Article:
Hecuba: The Trojan Women ; Andromache

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Oxford University Press, 2000 - Literary Criticism - 167 pages
This is the final in a series of three volumes of a new prose translation of Euripides' most popular plays. In the three great war plays contained in this volume Euripides subjects the sufferings of Troy's survivors to a harrowing examination. The horrific brutality which both women and children undergo evokes a response of unparalleled intensity in the playwright whom Aristotle called the most tragic of the poets. Yet the new battle-ground of the aftermath of war is one in which the women of Troy evince an overwhelming greatness of spirit. We weep for the aged Hecuba in her name play and in the Trojan Women, yet we respond with an at times appalled admiration to her resilience amid unrelieved suffering. And in her name play Andromache, the slave-concubine of her husband's killer, endures her existence in the victor's country with a Stoic nobility. Of their time yet timeless, these plays insist on the victory of the female spirit amid the horrors visited on them by the gods and men during war.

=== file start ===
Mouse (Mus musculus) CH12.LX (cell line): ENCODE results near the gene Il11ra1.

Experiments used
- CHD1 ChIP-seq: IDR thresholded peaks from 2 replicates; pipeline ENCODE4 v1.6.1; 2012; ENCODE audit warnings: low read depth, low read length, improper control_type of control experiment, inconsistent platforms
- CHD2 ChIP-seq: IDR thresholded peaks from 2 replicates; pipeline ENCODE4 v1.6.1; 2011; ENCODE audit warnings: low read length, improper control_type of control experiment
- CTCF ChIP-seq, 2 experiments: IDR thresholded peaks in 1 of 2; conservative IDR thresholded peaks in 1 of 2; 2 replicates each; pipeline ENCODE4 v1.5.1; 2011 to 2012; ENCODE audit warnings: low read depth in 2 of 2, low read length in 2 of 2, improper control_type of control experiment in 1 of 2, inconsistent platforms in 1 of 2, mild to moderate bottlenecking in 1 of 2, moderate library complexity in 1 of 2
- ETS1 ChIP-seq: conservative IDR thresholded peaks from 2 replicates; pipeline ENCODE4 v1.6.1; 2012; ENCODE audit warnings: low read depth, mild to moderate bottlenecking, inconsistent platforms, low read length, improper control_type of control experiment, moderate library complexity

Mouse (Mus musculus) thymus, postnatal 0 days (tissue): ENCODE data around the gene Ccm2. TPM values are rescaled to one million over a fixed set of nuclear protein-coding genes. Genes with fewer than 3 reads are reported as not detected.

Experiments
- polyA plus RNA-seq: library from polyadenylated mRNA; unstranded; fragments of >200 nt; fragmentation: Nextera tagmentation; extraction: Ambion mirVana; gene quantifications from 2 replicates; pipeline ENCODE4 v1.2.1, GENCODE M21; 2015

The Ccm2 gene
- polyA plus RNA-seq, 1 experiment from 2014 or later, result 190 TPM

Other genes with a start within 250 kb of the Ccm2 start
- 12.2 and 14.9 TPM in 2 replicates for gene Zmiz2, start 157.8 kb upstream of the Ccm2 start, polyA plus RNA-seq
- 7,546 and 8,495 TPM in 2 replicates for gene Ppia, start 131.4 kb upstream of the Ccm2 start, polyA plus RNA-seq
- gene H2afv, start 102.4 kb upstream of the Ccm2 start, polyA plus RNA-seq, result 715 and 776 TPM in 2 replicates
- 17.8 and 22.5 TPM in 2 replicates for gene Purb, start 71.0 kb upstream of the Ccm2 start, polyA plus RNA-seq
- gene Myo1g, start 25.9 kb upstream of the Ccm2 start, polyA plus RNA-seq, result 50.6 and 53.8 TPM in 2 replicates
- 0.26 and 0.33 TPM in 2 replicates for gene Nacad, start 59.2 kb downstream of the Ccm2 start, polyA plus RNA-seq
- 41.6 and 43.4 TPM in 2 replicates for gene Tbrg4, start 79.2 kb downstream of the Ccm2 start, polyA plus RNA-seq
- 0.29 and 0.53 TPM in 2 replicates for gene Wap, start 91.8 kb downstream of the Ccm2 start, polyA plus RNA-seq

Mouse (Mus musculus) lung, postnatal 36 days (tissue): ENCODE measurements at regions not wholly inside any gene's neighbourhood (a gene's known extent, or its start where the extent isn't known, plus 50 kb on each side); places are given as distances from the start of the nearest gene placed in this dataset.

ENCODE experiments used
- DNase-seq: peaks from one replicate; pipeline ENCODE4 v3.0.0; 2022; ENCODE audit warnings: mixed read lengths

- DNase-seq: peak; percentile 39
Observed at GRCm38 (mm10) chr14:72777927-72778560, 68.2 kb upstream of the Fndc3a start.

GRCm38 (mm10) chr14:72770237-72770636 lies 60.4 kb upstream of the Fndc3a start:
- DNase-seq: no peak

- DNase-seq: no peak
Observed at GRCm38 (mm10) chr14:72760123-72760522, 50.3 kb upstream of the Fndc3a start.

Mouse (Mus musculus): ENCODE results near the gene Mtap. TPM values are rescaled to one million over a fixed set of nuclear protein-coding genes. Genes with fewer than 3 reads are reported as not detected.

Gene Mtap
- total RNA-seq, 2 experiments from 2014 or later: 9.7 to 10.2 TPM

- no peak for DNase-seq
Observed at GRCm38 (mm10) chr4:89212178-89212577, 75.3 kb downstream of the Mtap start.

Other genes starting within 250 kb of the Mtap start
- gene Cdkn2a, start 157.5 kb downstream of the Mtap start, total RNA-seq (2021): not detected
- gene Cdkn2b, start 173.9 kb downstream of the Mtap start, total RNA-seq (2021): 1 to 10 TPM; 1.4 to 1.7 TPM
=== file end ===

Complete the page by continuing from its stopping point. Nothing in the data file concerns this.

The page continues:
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User Review  - clytemnestra215 - LibraryThing

Of all the Euripides plays I've read, Trojan Women is definitely my favorite. I can't remember the last time I've read something so heart-wrenching. Hecuba had it right when she said, "Nothing, no agony for us is missing." Absolutely nothing could have made it worse. Read full review

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About the author (2000)

Euripides (c. 480-406 BCE) was the last of the three great tragedians of classical Athens. James Morwood is a Grocyn Lecturer. Edith Hall is at Somerville College, Oxford.

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